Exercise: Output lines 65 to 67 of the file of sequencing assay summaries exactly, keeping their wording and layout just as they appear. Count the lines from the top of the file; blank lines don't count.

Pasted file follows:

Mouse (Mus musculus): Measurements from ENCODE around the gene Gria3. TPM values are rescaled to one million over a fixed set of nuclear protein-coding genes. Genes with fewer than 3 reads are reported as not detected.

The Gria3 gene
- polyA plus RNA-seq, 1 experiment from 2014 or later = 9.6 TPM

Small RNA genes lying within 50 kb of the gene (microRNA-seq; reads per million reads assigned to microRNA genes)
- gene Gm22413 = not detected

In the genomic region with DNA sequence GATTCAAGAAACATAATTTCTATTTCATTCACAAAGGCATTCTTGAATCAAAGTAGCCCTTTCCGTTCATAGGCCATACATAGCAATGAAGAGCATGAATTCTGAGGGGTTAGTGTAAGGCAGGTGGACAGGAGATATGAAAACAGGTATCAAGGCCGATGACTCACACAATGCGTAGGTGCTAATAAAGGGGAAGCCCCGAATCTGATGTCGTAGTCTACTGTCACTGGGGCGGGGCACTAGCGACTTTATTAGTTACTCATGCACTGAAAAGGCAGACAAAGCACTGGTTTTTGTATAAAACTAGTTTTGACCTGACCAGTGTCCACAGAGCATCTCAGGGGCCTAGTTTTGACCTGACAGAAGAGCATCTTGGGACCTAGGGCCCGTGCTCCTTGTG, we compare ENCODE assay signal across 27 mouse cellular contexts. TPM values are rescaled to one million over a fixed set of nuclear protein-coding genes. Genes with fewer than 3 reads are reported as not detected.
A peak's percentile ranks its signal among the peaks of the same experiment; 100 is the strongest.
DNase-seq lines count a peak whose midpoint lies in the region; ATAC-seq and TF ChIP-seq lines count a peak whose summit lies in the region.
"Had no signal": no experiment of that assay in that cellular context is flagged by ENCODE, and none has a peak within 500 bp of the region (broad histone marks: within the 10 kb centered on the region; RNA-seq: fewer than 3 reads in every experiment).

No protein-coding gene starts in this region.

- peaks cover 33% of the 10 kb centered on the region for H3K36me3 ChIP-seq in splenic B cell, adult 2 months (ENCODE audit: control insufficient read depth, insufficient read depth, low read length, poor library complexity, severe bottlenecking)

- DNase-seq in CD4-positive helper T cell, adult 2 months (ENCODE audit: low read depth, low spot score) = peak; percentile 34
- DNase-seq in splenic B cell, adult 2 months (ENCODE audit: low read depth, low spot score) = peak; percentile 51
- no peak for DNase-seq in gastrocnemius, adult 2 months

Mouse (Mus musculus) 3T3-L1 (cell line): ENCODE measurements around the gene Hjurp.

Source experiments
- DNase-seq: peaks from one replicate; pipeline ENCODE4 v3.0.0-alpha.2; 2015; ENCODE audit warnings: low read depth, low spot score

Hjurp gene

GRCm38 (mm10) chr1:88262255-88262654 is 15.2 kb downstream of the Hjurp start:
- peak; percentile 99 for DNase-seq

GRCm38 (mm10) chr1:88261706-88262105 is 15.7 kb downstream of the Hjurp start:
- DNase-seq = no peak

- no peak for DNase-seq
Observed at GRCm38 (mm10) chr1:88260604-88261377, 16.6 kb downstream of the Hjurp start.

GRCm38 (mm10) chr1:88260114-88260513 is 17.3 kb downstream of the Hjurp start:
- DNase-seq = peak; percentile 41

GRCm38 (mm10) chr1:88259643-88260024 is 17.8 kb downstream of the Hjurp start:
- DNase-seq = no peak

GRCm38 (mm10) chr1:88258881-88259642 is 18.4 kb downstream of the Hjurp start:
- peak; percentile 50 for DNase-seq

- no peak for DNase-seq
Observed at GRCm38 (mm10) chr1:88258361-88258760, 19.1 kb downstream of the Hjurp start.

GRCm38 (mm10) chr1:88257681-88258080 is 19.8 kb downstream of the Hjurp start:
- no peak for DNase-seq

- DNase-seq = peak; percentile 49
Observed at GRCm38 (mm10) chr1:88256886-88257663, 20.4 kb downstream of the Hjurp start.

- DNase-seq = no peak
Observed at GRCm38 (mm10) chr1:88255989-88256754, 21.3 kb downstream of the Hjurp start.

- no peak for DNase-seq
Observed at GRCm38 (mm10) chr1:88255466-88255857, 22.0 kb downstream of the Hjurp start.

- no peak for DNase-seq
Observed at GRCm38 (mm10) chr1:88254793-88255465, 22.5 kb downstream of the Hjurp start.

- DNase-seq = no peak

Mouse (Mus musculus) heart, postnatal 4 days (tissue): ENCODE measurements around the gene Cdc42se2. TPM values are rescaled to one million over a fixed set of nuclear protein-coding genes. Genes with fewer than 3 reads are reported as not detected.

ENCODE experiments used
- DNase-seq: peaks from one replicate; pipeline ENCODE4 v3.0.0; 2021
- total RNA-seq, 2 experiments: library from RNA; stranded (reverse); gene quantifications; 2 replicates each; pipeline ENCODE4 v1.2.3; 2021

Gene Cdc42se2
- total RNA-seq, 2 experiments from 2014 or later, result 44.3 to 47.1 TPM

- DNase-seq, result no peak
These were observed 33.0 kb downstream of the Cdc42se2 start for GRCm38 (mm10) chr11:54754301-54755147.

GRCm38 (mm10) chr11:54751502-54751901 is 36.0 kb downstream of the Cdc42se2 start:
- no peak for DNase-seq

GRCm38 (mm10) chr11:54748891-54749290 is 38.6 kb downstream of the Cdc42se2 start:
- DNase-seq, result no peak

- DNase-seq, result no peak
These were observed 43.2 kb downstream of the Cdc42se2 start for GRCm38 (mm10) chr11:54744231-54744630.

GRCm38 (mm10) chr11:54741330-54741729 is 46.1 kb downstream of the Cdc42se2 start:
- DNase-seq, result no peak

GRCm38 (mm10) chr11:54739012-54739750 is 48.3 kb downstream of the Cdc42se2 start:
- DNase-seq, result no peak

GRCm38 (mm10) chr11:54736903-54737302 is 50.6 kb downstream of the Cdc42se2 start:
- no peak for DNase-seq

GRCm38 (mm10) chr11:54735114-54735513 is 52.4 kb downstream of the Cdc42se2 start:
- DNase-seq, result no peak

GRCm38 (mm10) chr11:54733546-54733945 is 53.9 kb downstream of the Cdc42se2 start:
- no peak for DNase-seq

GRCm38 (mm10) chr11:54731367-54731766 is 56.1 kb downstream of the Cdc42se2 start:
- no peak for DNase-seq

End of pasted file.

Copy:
- DNase-seq, result no peak

GRCm38 (mm10) chr11:54733546-54733945 is 53.9 kb downstream of the Cdc42se2 start:
- no peak for DNase-seq